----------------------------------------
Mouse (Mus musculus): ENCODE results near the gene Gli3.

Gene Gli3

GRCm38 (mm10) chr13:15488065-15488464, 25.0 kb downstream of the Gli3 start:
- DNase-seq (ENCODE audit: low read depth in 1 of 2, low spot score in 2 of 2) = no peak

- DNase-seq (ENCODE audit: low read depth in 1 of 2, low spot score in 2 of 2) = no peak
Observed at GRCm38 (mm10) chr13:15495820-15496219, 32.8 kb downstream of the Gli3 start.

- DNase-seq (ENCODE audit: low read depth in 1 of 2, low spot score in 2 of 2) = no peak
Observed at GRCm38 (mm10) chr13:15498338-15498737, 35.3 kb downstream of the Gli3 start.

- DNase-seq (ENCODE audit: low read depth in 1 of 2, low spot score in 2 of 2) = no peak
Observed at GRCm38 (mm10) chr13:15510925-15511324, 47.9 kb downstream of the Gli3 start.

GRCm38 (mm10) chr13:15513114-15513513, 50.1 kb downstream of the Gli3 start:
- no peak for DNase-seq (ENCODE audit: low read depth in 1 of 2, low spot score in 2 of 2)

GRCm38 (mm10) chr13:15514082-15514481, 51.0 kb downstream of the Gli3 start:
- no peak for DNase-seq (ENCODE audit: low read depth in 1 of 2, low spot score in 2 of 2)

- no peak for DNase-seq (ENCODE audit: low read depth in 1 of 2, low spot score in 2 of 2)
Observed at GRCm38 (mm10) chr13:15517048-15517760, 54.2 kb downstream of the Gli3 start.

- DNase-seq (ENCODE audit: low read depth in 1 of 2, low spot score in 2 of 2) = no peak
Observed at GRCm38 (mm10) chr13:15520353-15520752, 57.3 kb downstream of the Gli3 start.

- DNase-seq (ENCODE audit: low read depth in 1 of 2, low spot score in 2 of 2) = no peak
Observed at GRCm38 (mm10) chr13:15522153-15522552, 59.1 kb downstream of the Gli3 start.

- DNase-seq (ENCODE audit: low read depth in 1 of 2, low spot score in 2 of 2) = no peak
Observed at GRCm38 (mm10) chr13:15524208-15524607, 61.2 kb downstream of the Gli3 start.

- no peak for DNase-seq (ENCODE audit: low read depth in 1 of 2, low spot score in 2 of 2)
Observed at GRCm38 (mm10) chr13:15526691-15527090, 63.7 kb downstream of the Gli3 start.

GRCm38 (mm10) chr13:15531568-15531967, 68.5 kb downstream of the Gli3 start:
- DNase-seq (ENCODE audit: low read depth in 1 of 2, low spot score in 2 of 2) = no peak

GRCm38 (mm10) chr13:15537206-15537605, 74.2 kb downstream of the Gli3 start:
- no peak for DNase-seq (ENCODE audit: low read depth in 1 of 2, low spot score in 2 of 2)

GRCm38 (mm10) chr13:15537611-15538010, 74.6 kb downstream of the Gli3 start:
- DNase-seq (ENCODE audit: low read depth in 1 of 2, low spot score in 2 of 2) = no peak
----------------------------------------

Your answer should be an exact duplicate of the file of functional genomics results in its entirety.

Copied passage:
Mouse (Mus musculus): ENCODE results near the gene Gli3.

Gene Gli3

GRCm38 (mm10) chr13:15488065-15488464, 25.0 kb downstream of the Gli3 start:
- DNase-seq (ENCODE audit: low read depth in 1 of 2, low spot score in 2 of 2) = no peak

- DNase-seq (ENCODE audit: low read depth in 1 of 2, low spot score in 2 of 2) = no peak
Observed at GRCm38 (mm10) chr13:15495820-15496219, 32.8 kb downstream of the Gli3 start.

- DNase-seq (ENCODE audit: low read depth in 1 of 2, low spot score in 2 of 2) = no peak
Observed at GRCm38 (mm10) chr13:15498338-15498737, 35.3 kb downstream of the Gli3 start.

- DNase-seq (ENCODE audit: low read depth in 1 of 2, low spot score in 2 of 2) = no peak
Observed at GRCm38 (mm10) chr13:15510925-15511324, 47.9 kb downstream of the Gli3 start.

GRCm38 (mm10) chr13:15513114-15513513, 50.1 kb downstream of the Gli3 start:
- no peak for DNase-seq (ENCODE audit: low read depth in 1 of 2, low spot score in 2 of 2)

GRCm38 (mm10) chr13:15514082-15514481, 51.0 kb downstream of the Gli3 start:
- no peak for DNase-seq (ENCODE audit: low read depth in 1 of 2, low spot score in 2 of 2)

- no peak for DNase-seq (ENCODE audit: low read depth in 1 of 2, low spot score in 2 of 2)
Observed at GRCm38 (mm10) chr13:15517048-15517760, 54.2 kb downstream of the Gli3 start.

- DNase-seq (ENCODE audit: low read depth in 1 of 2, low spot score in 2 of 2) = no peak
Observed at GRCm38 (mm10) chr13:15520353-15520752, 57.3 kb downstream of the Gli3 start.

- DNase-seq (ENCODE audit: low read depth in 1 of 2, low spot score in 2 of 2) = no peak
Observed at GRCm38 (mm10) chr13:15522153-15522552, 59.1 kb downstream of the Gli3 start.

- DNase-seq (ENCODE audit: low read depth in 1 of 2, low spot score in 2 of 2) = no peak
Observed at GRCm38 (mm10) chr13:15524208-15524607, 61.2 kb downstream of the Gli3 start.

- no peak for DNase-seq (ENCODE audit: low read depth in 1 of 2, low spot score in 2 of 2)
Observed at GRCm38 (mm10) chr13:15526691-15527090, 63.7 kb downstream of the Gli3 start.

GRCm38 (mm10) chr13:15531568-15531967, 68.5 kb downstream of the Gli3 start:
- DNase-seq (ENCODE audit: low read depth in 1 of 2, low spot score in 2 of 2) = no peak

GRCm38 (mm10) chr13:15537206-15537605, 74.2 kb downstream of the Gli3 start:
- no peak for DNase-seq (ENCODE audit: low read depth in 1 of 2, low spot score in 2 of 2)

GRCm38 (mm10) chr13:15537611-15538010, 74.6 kb downstream of the Gli3 start:
- DNase-seq (ENCODE audit: low read depth in 1 of 2, low spot score in 2 of 2) = no peak